Bangkok nightclub fire kills 58

January 1, 2009 12:00 am

, BANGKOK, Jan 1 – A fierce fire tore through an upscale Bangkok nightclub early Thursday as revellers celebrated New Year, killing at least 58 people including a foreigner and injuring more than 200 others, rescuers said.

The blaze broke out after a pyrotechnic display at the Santika club in the Thai capital’s Ekkamai district, a thronging entertainment area frequented by locals and tourists. Police said a Singaporean national was among the dead.

Relatives and friends gathered at Bangkok hospitals and outside the night spot desperately trying to find out news of lost and injured loved ones, as forensic police pored over the gutted two-storey building for clues.

"It appears that the fire started from the area of the stage where a band was playing. There were some pyrotechnics and it appears that they started the blaze," Police Lieutenant Colonel Prawit Kantwol told AFP.

"Most of the victims died from suffocation, but some were also killed in a stampede when people were trying to get out," he said.

An AFP correspondent said about 100 people gathered outside the cordoned-off nightclub while inside, abandoned shoes and broken bottles littered the floor, testament to the panic inside hours earlier.

"I heard that the electricity went out, so they couldn’t find the exit signs to get out," said Ash Sutton from Australia, who was awaiting news of a friend who was in the club when the fire broke out.

"It’s horrible, horrible … I couldn’t understand why so many people were killed. They must have been trapped upstairs."

Police Colonel Sutin Sapmuang of the local police station said 58 people were so far confirmed killed in the blaze, which he said was still under investigation.

A Bangkok emergency services headquarters official said 207 people had been hurt, adding: "There are some foreigners injured from the blaze."

The wounded were rushed to 14 hospitals around the capital suffering burns and smoke inhalation.

Japan’s Kyodo news agency, citing the Japanese embassy, said four Japanese nationals were injured, one seriously.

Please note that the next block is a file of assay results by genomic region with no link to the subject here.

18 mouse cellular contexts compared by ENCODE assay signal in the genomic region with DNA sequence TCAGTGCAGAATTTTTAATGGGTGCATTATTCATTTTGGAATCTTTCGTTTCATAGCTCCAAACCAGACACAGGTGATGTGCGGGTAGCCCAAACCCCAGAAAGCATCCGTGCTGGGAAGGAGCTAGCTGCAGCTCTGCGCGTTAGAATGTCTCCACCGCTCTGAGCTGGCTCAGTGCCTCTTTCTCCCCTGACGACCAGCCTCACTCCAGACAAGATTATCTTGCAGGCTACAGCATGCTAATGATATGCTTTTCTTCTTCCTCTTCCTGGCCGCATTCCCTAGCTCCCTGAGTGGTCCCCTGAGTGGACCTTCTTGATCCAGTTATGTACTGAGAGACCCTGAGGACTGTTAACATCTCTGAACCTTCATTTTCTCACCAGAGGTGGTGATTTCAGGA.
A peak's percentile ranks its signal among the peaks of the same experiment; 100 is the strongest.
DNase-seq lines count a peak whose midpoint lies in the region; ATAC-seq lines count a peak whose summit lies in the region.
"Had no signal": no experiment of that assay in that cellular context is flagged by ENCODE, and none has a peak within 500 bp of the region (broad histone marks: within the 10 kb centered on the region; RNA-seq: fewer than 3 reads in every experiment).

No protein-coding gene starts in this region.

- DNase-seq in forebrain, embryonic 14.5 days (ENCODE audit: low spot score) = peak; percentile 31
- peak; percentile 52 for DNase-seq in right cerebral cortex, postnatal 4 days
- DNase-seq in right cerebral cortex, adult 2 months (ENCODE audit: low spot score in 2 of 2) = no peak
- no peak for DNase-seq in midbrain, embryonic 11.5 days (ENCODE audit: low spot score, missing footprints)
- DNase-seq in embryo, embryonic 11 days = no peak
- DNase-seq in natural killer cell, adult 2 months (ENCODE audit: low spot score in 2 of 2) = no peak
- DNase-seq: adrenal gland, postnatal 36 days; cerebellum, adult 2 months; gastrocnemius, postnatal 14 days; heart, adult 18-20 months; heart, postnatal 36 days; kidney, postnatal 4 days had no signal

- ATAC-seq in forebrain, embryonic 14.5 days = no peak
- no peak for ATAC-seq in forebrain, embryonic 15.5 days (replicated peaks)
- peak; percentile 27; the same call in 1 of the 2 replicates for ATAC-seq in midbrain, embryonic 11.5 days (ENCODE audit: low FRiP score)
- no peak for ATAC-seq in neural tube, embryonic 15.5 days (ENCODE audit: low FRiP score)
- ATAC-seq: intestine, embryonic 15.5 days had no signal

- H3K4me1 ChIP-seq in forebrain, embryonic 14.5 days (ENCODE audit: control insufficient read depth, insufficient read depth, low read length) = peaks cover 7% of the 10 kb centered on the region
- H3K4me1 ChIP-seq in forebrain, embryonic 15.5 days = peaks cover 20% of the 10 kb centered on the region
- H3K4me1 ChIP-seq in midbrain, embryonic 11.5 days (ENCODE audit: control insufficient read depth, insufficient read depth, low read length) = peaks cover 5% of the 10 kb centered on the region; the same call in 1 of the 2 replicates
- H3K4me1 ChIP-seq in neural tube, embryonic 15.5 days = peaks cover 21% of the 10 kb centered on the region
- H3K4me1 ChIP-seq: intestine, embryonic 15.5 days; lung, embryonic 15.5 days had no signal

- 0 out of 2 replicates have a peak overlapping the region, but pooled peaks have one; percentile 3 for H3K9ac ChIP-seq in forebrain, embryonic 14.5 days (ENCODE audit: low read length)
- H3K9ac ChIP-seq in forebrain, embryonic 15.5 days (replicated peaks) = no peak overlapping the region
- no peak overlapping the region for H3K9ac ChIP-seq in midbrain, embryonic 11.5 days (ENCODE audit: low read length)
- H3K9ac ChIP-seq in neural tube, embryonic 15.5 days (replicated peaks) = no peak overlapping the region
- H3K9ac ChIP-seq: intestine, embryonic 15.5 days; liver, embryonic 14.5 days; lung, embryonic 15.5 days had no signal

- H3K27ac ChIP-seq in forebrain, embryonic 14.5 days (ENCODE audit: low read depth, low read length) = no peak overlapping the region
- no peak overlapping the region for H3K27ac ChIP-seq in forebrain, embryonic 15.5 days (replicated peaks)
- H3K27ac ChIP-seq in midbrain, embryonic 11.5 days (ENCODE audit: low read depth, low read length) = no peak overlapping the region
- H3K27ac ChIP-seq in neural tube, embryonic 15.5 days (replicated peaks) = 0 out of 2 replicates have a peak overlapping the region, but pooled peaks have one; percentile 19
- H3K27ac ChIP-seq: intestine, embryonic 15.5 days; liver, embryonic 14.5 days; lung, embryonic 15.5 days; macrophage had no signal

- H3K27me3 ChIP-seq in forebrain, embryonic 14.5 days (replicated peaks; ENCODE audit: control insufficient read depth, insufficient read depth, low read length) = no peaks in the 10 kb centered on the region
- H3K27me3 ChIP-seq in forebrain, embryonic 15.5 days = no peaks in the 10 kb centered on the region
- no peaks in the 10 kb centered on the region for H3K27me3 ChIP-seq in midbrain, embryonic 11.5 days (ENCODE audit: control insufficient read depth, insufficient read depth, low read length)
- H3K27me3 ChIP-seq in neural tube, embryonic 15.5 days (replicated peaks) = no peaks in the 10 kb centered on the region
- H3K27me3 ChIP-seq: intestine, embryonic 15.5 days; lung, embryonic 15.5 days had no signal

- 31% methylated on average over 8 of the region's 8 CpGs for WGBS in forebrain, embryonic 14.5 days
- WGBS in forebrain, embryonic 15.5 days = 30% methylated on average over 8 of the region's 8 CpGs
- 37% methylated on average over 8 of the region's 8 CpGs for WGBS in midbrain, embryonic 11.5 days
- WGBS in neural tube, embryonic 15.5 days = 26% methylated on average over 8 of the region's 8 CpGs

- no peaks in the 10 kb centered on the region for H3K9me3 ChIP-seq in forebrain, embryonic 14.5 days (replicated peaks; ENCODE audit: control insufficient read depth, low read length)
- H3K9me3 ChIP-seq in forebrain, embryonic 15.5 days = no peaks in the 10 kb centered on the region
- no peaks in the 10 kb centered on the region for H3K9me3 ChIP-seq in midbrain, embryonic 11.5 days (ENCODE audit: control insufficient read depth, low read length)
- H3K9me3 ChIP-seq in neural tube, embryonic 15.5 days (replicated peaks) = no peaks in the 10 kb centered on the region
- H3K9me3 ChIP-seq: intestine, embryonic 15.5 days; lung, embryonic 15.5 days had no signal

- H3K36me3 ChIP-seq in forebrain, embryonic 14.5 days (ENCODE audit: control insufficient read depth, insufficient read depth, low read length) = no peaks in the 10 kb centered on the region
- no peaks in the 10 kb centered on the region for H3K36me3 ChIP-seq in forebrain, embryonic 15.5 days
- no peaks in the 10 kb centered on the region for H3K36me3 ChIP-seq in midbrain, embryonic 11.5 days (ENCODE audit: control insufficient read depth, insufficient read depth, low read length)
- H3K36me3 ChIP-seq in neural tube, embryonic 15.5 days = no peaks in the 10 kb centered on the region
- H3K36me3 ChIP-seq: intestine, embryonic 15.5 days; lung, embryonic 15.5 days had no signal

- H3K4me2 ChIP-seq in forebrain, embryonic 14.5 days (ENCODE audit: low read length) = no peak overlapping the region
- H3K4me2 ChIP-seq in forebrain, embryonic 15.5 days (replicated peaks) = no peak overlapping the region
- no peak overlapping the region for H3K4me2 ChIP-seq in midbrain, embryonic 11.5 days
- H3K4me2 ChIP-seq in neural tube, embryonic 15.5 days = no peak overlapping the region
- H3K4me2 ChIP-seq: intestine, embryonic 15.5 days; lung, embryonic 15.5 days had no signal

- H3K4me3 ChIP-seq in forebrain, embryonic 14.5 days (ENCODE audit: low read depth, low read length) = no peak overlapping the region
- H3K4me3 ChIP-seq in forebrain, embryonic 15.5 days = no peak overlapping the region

Almost all the dead were on the ground floor, where the stage was located. About 30 charred bodies were still inside the blackened and partially collapsed structure hours after the inferno.

The club, popular with Bangkok’s elite, has a capacity of 1,000 people but it was not clear how many were in there at the time of the blaze.

Fire brigade officials said the death toll was high because there were few exits from the building and because windows on the upper floors had iron bars across them.

"There was only one main way to get out from the front. People who worked there were able to escape from the back because they knew the exits, but the others had no chance," senior fireman Wacharatpong Sri-Saard said.

Some victims were trapped in the basement of the club, which was accessible via a narrow stairwell, he said. The roof of the building had also collapsed during the blaze.

Police said the fire broke out between midnight and 1:00am, shortly after revellers had celebrated the coming of the New Year.

A billboard advertising the club’s New Year party, with the logo "Goodbye Santika" and the names of DJs playing at the event, was still on show on the street outside hours after the blaze.

The fire was the latest in a series of deadly blazes at nightclubs around the world in recent years.

In 2003 a pyrotechnics display during a concert at the Station nightclub in Rhode Island in the United States set off a blaze that killed 100 people.


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